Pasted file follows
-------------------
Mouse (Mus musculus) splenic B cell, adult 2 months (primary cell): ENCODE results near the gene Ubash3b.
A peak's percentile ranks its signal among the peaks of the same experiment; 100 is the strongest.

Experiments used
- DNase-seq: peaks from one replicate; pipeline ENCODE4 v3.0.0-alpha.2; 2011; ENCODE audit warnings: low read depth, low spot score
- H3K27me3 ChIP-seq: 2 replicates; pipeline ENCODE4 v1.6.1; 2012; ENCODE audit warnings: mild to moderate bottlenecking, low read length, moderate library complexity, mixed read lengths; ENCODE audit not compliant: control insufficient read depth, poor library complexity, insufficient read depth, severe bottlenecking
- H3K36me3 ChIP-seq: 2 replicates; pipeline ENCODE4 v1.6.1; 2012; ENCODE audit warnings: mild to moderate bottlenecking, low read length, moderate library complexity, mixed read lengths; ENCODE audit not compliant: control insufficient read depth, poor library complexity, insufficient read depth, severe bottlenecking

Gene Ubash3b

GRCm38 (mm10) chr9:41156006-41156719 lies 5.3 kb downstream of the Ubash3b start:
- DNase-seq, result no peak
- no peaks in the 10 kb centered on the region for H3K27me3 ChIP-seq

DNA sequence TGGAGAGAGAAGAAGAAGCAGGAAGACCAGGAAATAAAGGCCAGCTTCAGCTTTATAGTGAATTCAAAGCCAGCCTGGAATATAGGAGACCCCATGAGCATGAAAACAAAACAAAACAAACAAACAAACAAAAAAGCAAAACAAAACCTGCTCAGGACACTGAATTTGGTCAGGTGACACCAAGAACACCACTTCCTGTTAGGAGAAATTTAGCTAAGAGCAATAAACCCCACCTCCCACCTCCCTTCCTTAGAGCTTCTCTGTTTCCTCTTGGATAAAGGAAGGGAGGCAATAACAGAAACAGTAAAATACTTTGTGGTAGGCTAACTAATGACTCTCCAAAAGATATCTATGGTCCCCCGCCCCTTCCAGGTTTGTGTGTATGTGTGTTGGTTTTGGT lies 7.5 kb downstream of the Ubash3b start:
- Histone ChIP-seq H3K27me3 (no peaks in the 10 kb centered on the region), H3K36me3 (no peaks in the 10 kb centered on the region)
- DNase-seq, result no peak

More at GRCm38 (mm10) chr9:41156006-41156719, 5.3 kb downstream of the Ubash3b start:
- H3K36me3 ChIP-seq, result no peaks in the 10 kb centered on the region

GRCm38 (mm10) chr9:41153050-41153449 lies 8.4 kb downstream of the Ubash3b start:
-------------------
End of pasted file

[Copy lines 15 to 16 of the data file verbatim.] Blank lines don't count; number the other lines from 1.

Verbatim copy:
- H3K36me3 ChIP-seq, result no peaks in the 10 kb centered on the region

GRCm38 (mm10) chr9:41153050-41153449 lies 8.4 kb downstream of the Ubash3b start: